West Papuans celebrate arrival of sacred water and fire
West Papuans celebrate arrival of sacred water and fire, despite intimidation by Indonesian military
14 September 2013
A number of events took place across West Papua today to celebrate the arrival of sacred water and fire from the Freedom Flotilla.
In the port city of Marauke, a planned community event which was to be attended by 17 tribes from around the region was stymied by authorities. The head of police and five intelligence officers hand delivered a letter to one of the organisers prohibiting any ceremonies for the reception of the Freedom Flotilla. Police and intelligence officers stationed themselves around the house of the organiser this morning, preventing it from taking place.
“The town was crippled by the combined forces of navy, police, State Intelligence Agency (BIN,) Kopasus and military who monitored the movement of ordinary people and the Flotilla organisers throughout the day. Plan B was to escape in few vehicles to a safe location and travel by boat for few kilometres to a nearby beach and this is where the sacred ceremony was carried out,” explained Ronnie Kareni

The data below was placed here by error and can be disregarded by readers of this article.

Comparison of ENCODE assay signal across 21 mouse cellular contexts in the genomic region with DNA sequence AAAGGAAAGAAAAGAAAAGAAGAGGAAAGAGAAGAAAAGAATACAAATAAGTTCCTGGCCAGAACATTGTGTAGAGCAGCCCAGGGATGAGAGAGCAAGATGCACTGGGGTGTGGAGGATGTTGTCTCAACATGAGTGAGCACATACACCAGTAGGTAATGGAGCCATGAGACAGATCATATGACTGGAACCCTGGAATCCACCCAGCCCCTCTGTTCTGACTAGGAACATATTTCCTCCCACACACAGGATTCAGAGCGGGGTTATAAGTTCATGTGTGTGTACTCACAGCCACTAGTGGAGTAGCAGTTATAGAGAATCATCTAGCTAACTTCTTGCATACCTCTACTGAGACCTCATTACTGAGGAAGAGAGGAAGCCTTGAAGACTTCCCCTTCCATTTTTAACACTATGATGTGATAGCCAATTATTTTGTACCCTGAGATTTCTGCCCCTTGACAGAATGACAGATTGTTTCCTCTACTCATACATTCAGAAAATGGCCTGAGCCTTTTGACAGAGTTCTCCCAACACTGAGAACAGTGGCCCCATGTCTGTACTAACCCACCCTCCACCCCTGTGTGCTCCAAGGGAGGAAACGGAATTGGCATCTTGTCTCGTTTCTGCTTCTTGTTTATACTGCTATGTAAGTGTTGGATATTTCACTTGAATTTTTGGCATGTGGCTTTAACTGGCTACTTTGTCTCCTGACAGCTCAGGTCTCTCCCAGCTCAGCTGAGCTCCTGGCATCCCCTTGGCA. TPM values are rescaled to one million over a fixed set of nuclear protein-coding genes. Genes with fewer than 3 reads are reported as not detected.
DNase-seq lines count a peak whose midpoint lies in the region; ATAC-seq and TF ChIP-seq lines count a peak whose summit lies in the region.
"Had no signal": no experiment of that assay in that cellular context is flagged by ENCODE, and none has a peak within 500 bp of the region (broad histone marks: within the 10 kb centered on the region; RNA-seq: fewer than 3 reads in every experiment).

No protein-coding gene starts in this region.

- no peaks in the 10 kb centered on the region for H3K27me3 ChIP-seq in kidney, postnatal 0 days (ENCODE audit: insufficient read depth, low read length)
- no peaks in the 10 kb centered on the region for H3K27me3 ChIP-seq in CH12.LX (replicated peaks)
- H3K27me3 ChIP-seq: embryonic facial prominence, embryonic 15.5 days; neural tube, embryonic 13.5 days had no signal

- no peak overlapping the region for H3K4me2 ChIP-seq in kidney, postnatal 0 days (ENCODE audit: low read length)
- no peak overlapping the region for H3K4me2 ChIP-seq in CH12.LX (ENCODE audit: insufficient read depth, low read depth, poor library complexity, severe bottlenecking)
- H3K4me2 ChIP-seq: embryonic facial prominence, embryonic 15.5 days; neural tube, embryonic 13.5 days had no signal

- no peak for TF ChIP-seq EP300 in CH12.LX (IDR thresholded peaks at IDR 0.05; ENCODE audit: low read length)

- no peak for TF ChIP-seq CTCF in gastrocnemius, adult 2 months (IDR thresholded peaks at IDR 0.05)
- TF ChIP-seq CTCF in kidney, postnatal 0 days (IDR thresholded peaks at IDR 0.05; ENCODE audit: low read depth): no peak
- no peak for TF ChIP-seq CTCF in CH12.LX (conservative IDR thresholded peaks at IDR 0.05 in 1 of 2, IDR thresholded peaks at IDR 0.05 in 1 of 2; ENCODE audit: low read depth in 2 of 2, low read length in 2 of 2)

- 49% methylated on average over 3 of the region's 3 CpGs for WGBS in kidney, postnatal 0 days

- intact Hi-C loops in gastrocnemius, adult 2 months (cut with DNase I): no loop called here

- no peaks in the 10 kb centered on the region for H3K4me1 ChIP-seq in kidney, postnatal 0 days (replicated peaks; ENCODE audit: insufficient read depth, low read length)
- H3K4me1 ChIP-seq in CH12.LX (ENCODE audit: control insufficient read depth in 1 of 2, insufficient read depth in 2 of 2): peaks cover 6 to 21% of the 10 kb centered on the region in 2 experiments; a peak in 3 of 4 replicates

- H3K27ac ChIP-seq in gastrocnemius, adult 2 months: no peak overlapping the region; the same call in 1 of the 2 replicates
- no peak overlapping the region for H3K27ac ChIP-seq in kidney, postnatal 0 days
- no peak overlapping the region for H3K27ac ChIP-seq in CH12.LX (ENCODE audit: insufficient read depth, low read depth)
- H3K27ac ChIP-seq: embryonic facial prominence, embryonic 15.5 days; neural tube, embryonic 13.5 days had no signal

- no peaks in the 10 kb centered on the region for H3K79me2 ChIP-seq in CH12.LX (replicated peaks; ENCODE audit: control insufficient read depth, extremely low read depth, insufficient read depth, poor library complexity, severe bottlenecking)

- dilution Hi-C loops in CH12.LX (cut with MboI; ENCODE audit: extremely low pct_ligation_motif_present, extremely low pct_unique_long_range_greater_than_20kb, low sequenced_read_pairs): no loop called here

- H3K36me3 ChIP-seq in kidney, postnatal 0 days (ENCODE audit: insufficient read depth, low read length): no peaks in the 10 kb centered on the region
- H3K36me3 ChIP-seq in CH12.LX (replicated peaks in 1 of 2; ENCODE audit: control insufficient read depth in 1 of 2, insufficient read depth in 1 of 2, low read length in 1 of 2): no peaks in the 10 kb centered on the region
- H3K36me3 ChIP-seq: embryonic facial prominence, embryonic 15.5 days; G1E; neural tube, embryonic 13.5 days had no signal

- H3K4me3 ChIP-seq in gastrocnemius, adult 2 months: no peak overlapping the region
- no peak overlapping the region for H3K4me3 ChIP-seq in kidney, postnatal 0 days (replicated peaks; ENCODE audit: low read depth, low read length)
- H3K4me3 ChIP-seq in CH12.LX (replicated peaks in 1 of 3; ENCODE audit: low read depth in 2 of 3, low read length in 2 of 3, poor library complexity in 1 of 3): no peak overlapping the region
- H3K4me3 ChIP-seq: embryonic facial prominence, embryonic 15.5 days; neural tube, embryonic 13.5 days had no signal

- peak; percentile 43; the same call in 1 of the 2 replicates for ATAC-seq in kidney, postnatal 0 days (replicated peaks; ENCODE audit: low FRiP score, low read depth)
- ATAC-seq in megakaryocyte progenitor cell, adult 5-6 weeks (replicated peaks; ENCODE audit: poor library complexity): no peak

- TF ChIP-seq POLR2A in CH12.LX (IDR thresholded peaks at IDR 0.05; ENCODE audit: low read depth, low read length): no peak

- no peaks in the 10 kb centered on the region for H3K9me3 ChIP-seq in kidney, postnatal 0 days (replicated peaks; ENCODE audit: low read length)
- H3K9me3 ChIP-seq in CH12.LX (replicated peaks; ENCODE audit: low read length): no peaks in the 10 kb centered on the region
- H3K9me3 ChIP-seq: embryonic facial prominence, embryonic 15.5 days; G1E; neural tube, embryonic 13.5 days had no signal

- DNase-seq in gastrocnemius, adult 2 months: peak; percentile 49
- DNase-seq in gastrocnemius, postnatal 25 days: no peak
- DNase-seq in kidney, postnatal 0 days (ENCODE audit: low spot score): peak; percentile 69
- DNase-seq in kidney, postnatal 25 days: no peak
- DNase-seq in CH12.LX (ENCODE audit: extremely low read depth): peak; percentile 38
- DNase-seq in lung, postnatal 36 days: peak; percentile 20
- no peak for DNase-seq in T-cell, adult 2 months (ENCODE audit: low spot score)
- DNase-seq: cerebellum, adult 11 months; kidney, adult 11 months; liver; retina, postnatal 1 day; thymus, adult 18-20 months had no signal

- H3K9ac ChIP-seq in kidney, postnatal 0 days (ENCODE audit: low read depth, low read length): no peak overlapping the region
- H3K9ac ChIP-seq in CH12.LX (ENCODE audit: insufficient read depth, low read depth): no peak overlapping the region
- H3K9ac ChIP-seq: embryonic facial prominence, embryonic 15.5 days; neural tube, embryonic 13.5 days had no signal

Jhon Wog, chairmen
of the Freedom Flotilla welcoming committee and elder of the
Marin Tribe in Merauke, said "In a sacred site near Marauke,
I released a canoe to sail out to meet the Flotilla boat as
a symbol of connecting the spirit of our ancestors. Thank
God for Uncle Kevin Buzzacott, who already brought our
ancestral spirit back to reconnect us with the land and hope
for our struggle for independence."
In nearby Fak Fak, an estimated 400-600 people undertook a long march to highlight ongoing human rights abuses against the people of West Papua. The arrival of the water and fire was also celebrated by hundreds yesterday in Manokwari with traditional dances and prayer.
"The people of West Papua express our gratitude to the Indigenous Elders, Kevin Buzzacott, human rights activists, musicians, artists, and others on the Freedom Flotilla who have raised their voices for peace and justice in West Papua,” said West Papuan activist Awom Eliezer.
The sacred water from Lake Eyre in central Australia and ashes from Aboriginal tent embassies had been delivered by the Freedom Flotilla in a clandestine cultural exchange between indigenous elders of Australia and West Papua. They will be passed from tribe to tribe throughout West Papua to spread the message of hope and continue the struggle for freedom.
The crackdown by authorities today follows the events of the 28th of August, where four people were arrested and charged with treason for raising the banned Morning Star flag after a prayer meeting in support of the Freedom Flotilla.